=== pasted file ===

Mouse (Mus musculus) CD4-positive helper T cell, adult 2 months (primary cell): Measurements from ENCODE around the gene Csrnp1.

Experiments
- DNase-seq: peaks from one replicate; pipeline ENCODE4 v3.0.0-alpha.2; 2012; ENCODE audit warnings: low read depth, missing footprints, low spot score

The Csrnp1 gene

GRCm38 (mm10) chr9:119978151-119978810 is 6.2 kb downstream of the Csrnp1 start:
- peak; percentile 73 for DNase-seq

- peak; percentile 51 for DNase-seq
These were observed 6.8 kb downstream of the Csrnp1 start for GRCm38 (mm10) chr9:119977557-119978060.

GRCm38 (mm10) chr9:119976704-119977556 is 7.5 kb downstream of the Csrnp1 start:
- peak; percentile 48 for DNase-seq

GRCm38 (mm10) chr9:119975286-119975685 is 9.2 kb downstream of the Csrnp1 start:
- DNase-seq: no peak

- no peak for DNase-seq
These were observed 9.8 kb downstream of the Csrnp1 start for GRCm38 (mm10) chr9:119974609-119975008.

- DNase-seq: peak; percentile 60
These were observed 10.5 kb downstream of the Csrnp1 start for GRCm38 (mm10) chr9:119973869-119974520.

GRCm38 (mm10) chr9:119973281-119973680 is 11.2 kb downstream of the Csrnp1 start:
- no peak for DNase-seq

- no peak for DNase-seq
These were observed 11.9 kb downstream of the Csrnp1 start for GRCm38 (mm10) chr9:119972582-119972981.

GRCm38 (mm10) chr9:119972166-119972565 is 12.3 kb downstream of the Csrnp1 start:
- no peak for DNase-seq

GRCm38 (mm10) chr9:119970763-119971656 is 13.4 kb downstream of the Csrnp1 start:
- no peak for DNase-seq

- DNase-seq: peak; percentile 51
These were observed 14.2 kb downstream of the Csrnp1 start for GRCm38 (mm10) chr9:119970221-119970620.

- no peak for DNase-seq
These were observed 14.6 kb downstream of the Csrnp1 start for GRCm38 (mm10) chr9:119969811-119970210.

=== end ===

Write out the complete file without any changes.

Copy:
Mouse (Mus musculus) CD4-positive helper T cell, adult 2 months (primary cell): Measurements from ENCODE around the gene Csrnp1.

Experiments
- DNase-seq: peaks from one replicate; pipeline ENCODE4 v3.0.0-alpha.2; 2012; ENCODE audit warnings: low read depth, missing footprints, low spot score

The Csrnp1 gene

GRCm38 (mm10) chr9:119978151-119978810 is 6.2 kb downstream of the Csrnp1 start:
- peak; percentile 73 for DNase-seq

- peak; percentile 51 for DNase-seq
These were observed 6.8 kb downstream of the Csrnp1 start for GRCm38 (mm10) chr9:119977557-119978060.

GRCm38 (mm10) chr9:119976704-119977556 is 7.5 kb downstream of the Csrnp1 start:
- peak; percentile 48 for DNase-seq

GRCm38 (mm10) chr9:119975286-119975685 is 9.2 kb downstream of the Csrnp1 start:
- DNase-seq: no peak

- no peak for DNase-seq
These were observed 9.8 kb downstream of the Csrnp1 start for GRCm38 (mm10) chr9:119974609-119975008.

- DNase-seq: peak; percentile 60
These were observed 10.5 kb downstream of the Csrnp1 start for GRCm38 (mm10) chr9:119973869-119974520.

GRCm38 (mm10) chr9:119973281-119973680 is 11.2 kb downstream of the Csrnp1 start:
- no peak for DNase-seq

- no peak for DNase-seq
These were observed 11.9 kb downstream of the Csrnp1 start for GRCm38 (mm10) chr9:119972582-119972981.

GRCm38 (mm10) chr9:119972166-119972565 is 12.3 kb downstream of the Csrnp1 start:
- no peak for DNase-seq

GRCm38 (mm10) chr9:119970763-119971656 is 13.4 kb downstream of the Csrnp1 start:
- no peak for DNase-seq

- DNase-seq: peak; percentile 51
These were observed 14.2 kb downstream of the Csrnp1 start for GRCm38 (mm10) chr9:119970221-119970620.

- no peak for DNase-seq
These were observed 14.6 kb downstream of the Csrnp1 start for GRCm38 (mm10) chr9:119969811-119970210.